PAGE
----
Justin Timberlake in my mind is ideally suited to play a guy that acts like no one has forgotten him, who’s right about it but only if he keeps reminding them (if you still listen to his music, you may feel differently). Even Armie Hammer is a triumph. He’s a lump in the movies that think he makes strapping men seem like good ideas, rather than just a cost of living. This is the role that makes him strapping enough to live out that cost. You understand where he’s coming from, but you never really acknowledge his right to anything – his feelings of superiority, spread over both members of his double role (they’re called the Winklevoss Twins), would make anyone else seem like the underdog, even a wisecracking asshole. They’re not bad guys, exactly, but you get the feeling that Hitler would call them model citizens.
Every time I see a list of the best CGI effects, I remind myself that the list itself is a paradox: the best effects go unnoticed. The work on transferring Hammer’s face to two bodies for the scenes with the twins is magic, the same old magic that put Raymond Massey in the city of tomorrow in Things to Come (1936), just scaled down to a man’s face. Fincher puts about one incredible feat of CGI in each of his films (in Zodiac it was an entire time period) and this may be the most unadvertised achievement in actor replacement in film history. I’m writing this almost a decade too late and it still amazes me.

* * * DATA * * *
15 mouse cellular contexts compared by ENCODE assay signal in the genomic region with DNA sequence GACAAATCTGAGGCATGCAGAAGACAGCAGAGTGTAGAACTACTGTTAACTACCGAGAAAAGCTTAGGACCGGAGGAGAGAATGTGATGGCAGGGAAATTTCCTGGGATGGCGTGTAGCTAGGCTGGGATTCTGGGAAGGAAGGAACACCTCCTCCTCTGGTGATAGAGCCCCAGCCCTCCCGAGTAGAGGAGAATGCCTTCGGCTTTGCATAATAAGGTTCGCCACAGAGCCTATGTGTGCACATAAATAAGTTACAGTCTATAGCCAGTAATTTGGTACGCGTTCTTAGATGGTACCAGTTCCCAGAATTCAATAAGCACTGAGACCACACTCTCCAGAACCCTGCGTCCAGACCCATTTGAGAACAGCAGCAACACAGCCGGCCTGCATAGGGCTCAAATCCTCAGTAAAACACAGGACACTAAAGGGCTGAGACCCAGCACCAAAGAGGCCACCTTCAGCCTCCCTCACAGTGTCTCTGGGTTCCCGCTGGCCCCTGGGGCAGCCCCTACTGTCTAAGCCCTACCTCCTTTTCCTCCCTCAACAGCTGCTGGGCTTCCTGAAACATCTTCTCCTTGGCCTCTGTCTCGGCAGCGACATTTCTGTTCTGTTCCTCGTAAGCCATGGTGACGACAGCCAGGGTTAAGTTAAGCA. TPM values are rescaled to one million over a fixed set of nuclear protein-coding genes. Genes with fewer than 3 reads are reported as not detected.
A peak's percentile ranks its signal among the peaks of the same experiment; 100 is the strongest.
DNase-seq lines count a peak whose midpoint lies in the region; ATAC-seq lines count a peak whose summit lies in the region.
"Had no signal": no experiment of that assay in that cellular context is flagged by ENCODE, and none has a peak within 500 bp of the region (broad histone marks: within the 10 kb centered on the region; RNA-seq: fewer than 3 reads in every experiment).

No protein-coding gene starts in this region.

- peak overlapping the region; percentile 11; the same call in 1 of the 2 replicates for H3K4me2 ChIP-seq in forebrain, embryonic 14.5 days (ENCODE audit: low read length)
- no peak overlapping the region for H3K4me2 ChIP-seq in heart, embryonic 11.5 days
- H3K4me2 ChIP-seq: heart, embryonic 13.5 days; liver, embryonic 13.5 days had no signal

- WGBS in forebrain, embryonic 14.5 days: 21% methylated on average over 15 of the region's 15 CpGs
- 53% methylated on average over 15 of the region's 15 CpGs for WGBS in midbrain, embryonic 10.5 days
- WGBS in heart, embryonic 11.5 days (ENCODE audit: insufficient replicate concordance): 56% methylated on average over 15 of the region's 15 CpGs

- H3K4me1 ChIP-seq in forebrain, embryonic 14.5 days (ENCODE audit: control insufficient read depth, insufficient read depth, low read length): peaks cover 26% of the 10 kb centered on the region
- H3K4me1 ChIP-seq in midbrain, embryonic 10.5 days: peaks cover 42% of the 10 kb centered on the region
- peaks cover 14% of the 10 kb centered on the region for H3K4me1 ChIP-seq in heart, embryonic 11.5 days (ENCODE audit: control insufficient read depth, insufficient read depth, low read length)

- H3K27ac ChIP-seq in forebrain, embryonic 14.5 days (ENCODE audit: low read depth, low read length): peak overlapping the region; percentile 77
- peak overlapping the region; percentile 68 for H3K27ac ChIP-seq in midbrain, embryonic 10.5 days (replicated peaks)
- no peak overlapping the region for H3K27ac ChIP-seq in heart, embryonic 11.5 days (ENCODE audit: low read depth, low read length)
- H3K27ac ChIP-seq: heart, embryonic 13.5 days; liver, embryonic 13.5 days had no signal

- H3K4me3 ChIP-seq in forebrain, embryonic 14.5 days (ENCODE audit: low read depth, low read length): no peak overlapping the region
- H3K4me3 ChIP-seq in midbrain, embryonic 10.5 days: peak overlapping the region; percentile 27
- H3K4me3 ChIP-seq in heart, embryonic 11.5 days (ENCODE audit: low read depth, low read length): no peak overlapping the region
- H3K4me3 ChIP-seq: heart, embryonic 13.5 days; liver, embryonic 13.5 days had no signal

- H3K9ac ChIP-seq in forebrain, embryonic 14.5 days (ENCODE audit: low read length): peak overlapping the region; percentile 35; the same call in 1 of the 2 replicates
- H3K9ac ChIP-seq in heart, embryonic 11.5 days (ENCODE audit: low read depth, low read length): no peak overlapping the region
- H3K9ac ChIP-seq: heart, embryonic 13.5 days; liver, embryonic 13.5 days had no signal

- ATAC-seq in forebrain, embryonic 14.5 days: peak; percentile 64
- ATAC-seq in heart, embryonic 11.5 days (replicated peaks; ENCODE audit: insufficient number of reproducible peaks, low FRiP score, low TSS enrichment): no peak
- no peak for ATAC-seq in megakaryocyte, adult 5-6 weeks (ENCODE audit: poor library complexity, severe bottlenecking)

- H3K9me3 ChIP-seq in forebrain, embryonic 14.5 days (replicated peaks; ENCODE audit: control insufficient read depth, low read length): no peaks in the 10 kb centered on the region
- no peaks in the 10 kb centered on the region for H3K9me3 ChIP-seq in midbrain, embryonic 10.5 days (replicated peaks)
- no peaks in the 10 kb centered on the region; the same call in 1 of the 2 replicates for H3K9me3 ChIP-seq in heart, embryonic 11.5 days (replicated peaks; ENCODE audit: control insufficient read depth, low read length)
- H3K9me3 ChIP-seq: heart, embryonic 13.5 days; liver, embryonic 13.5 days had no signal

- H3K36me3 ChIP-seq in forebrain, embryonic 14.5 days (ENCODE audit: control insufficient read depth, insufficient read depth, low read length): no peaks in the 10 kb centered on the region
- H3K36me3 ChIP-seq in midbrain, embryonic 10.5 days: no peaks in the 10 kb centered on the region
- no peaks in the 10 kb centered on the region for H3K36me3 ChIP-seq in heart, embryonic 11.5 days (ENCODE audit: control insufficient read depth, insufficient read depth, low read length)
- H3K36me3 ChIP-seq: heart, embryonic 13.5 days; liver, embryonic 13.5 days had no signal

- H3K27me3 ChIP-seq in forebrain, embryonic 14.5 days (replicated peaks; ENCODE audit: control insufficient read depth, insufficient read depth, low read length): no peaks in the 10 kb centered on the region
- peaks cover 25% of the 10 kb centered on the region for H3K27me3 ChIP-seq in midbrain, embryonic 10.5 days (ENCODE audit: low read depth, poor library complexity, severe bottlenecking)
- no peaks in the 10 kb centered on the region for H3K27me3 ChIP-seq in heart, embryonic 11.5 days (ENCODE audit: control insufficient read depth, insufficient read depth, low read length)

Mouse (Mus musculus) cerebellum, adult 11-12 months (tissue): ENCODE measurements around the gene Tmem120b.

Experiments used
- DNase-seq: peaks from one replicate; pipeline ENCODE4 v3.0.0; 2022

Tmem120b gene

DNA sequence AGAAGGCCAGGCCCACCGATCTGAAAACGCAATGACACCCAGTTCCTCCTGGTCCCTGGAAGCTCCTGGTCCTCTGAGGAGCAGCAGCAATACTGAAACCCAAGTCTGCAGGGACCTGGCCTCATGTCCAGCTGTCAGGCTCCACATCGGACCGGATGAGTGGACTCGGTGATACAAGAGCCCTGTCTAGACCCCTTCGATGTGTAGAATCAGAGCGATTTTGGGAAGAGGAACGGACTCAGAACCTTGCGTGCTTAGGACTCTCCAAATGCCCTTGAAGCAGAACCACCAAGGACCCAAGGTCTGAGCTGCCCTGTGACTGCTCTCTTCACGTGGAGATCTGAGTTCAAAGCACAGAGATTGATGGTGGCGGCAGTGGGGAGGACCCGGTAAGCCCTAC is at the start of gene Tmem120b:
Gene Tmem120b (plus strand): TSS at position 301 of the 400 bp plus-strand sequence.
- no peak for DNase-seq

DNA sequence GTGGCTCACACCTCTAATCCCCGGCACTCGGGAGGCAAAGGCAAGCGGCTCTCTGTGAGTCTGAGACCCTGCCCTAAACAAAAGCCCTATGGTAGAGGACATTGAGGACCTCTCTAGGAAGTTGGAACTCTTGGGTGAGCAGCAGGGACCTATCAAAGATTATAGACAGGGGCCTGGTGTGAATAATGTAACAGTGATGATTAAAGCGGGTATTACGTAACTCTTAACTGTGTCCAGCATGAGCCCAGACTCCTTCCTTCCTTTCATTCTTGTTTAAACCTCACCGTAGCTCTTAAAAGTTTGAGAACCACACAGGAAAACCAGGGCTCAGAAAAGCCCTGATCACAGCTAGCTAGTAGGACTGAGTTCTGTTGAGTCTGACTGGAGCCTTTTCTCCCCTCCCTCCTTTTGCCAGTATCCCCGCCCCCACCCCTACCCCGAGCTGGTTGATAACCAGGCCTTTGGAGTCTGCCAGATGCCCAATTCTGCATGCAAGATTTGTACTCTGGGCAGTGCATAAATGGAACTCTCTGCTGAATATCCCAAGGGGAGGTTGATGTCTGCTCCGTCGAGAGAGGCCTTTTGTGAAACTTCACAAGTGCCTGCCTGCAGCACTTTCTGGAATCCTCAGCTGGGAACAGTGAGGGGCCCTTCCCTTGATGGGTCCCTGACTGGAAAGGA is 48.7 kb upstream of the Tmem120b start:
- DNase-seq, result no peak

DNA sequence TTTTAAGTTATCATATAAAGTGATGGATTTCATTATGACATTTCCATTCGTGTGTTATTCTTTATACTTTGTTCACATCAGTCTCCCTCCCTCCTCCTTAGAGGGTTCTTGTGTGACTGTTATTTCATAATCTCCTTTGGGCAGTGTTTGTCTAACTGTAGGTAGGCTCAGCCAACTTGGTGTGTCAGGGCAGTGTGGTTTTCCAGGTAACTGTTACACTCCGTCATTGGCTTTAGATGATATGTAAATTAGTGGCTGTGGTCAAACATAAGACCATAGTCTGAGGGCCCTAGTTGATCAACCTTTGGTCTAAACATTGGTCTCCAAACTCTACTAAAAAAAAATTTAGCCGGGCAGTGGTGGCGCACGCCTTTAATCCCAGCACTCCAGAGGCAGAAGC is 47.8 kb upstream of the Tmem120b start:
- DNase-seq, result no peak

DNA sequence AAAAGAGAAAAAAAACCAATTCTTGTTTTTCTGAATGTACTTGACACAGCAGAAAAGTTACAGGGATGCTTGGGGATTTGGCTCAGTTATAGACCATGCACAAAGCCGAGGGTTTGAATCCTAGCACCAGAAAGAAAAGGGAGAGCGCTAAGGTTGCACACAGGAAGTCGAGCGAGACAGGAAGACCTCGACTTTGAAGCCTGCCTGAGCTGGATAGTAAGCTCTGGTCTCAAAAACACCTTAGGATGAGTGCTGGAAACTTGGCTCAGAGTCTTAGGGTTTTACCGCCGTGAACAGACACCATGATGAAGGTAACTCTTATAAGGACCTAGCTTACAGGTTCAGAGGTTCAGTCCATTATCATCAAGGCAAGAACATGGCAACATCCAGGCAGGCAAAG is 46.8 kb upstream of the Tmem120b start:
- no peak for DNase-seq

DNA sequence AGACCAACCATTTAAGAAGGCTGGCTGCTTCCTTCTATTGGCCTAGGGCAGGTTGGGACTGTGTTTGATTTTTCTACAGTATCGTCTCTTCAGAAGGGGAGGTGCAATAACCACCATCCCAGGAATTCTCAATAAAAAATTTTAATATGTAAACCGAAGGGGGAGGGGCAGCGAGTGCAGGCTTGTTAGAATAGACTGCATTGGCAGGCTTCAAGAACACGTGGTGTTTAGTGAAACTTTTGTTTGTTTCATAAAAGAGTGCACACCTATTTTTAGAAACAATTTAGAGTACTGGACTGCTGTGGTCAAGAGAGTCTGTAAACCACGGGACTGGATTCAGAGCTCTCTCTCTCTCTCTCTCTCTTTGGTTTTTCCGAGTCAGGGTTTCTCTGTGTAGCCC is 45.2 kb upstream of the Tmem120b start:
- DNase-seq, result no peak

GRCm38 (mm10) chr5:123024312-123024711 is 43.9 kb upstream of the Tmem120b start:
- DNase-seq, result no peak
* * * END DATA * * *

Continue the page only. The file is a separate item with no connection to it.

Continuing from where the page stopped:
When I saw The Social Network in theaters, I was a late teenager. I spent the next week talking a lot like Zuckerberg, maybe because I wanted to feel big enough to fail at something. A $25 billion company doesn’t sound like a failure, but it’s not Zuckerberg’s achievement either and the film knows it. I’m talking about bringing the entire world together out of revenge: Facebook was invented, even if Zuckerberg didn’t know it, to prove to everyone on the planet that the only thing holding us back from feeling as lonely as he does is our distance from each other. The site’s slogan is “It’s quick and easy.” Nothing offered for free has ever been sold so hard.
Read the studies on how Facebook causes depression, on how every line of code is designed to show us the good things in other people’s lives so that we focus on the bad things in ours. The ultimate intention? To make us talk to each other long enough to break up, perhaps with ourselves; it’s life designed to fracture life.
Zuckerberg made Facebook because he was mad about not being invited to the world’s party. Fincher catalogs it like a truth of madness, but his investigative calm makes it seem encyclopedic and that feeling is what makes it riveting and never frustrating. Even its most dubious elements seem so foregone that they’re comforting. It’s a nature program about being an asshole. Zuckerberg didn’t want to take anything away from us, but like a supervillain he wanted us to suffer for having it. Now, we avenge him every day. We do it by liking each other.
Image is a screenshot from the film: © Sony Pictures Releasing/Columbia Pictures